Paley, in his 1802 book Natural Theology, provides his famous, elegant watchmaker analogy that argues for an intelligent designer of living things. The gist of the quote is that if one comes upon a stone, one might assume that it had always been there, formed by pure randomness, but if one stumbles on a watch, one would not make the same assumption. One would instead assume that there was an intelligent designer who purposefully created it. Quote below for those interested:
“In crossing a heath, suppose I pitched my foot against a stone, and were asked how the stone came to be there; I might possibly answer, that, for anything I knew to the contrary, it had lain there forever: nor would it perhaps be very easy to show the absurdity of this answer. But suppose I had found a watch upon the ground, and it should be inquired how the watch happened to be in that place; I should hardly think of the answer I had before given, that for anything I knew, the watch might have always been there. … There must have existed, at some time, and at some place or other, an artificer or artificers, who formed [the watch] for the purpose which we find it actually to answer; who comprehended its construction, and designed its use. … Every indication of contrivance, every manifestation of design, which existed in the watch, exists in the works of nature; with the difference, on the side of nature, of being greater or more, and that in a degree which exceeds all computation.”¹
Therefore, because a watch, in all its complexity, must have a designer, living creatures must also have one, with God filling the shoes of the watchmaker. Over the years, the analogy has been repeatedly used as an argument against evolution, though whether Paley would have denied evolution himself is up in the air as he died in 1805.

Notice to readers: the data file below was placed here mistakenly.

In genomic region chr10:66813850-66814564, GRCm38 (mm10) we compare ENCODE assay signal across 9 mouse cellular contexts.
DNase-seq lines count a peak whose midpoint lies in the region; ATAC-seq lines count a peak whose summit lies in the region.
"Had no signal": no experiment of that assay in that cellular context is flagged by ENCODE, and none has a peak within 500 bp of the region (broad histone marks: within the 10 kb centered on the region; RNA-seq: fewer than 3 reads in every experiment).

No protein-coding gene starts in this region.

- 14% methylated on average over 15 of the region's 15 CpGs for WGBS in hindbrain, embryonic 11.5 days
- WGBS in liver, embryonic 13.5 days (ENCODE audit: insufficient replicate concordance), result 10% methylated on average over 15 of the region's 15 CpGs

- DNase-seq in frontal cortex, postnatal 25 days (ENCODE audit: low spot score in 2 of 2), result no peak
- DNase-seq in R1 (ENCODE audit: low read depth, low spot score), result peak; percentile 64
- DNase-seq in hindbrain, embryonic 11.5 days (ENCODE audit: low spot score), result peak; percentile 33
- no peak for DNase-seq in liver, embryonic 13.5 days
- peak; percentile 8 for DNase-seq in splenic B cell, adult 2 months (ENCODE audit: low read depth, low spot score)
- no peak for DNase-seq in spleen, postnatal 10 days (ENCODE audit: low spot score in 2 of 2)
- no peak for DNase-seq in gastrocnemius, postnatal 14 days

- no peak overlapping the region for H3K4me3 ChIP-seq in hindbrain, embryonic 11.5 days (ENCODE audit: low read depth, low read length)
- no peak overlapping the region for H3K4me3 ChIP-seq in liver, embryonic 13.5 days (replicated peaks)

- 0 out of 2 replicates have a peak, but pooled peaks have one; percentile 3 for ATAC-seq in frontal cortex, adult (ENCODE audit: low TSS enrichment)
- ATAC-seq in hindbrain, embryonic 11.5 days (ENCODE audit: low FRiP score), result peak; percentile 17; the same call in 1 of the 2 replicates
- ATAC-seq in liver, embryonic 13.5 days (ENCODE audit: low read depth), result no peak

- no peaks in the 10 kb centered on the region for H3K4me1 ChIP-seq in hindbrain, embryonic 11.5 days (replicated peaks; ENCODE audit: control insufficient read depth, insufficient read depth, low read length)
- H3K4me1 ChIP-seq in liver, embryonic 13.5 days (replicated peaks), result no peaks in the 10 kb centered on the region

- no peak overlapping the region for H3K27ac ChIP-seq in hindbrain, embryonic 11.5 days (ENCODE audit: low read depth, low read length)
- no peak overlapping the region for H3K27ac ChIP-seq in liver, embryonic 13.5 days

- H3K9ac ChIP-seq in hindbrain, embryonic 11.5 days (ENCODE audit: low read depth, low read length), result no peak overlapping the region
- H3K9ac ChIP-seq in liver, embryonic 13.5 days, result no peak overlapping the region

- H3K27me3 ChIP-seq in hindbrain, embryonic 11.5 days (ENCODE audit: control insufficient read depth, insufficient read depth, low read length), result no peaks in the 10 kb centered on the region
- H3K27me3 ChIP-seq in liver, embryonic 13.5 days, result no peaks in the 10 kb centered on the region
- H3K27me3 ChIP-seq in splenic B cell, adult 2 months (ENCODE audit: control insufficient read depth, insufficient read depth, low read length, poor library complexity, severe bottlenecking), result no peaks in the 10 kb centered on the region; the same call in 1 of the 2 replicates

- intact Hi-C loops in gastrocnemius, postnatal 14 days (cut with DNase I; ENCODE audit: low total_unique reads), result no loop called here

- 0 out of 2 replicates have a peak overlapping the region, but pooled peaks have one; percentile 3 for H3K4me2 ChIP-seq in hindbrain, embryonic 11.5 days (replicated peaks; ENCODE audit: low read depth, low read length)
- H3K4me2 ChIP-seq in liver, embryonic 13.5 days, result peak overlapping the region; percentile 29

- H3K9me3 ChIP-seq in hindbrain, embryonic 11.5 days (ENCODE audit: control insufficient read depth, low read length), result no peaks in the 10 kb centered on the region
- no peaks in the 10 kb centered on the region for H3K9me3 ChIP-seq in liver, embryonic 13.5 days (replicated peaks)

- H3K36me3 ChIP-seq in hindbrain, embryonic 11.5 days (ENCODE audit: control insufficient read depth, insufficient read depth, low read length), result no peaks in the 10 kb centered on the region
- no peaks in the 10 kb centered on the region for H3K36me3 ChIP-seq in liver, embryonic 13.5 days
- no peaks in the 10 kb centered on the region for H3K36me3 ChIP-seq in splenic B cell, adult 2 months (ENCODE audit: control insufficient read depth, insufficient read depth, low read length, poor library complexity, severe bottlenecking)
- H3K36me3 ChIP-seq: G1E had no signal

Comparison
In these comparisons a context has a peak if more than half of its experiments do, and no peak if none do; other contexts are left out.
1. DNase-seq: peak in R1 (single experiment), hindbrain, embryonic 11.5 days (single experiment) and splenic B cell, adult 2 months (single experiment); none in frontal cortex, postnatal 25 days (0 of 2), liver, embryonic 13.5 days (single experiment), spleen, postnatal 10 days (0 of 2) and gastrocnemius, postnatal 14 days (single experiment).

The analogy fails as an argument for an intelligent designer because though that specific watch may have been designed and created by one man, the watch as a concept was created by countless humans over many centuries. In fact, thinking about the watch from that perspective, the watchmaker analogy is actually a great analogy for evolution. In the same way that living creatures today originated from prokaryotes that became eukaryotes, mechanical watches originated from sundials and water clocks. There was not one top-down designer of the watch because the watch was invented by humanity as a whole. The same applies to the various components that make up the watch or the economy that provides the supply chain for the creation of watches. Nobody set out to design those systems; they naturally arose from the bottom up.
Watches are also just as prone to the forces of natural selection as living organisms. Water clocks and sundials were inferior to the mechanical watch as a method of telling time and became obsolete in the same way that a creature that cannot adapt to a changing environment will become extinct. Funny enough, in our time, even the mechanical watch is obsolete as a time-keeping device and is instead used much more often as a fashion statement or status symbol. Paley assumed that the purpose of the watch was to tell time but it is clear that watches, for the most part, do not serve such a purpose anymore. Did anybody design that change in the watch’s purpose? No, it was just an evolution in culture.
Of course, understanding Paley’s analogy as one in favor of evolution does not solve the most interesting question: the ultimate origin of life. If living creatures came from prokaryotes and prokaryotes came from a confluence of events after the Big Bang, then where did the Big Bang come from? If all of that was created by an intelligent designer, then who designed the designer?We’ll probably never know, but what we do know is that the watch did not come from one watchmaker.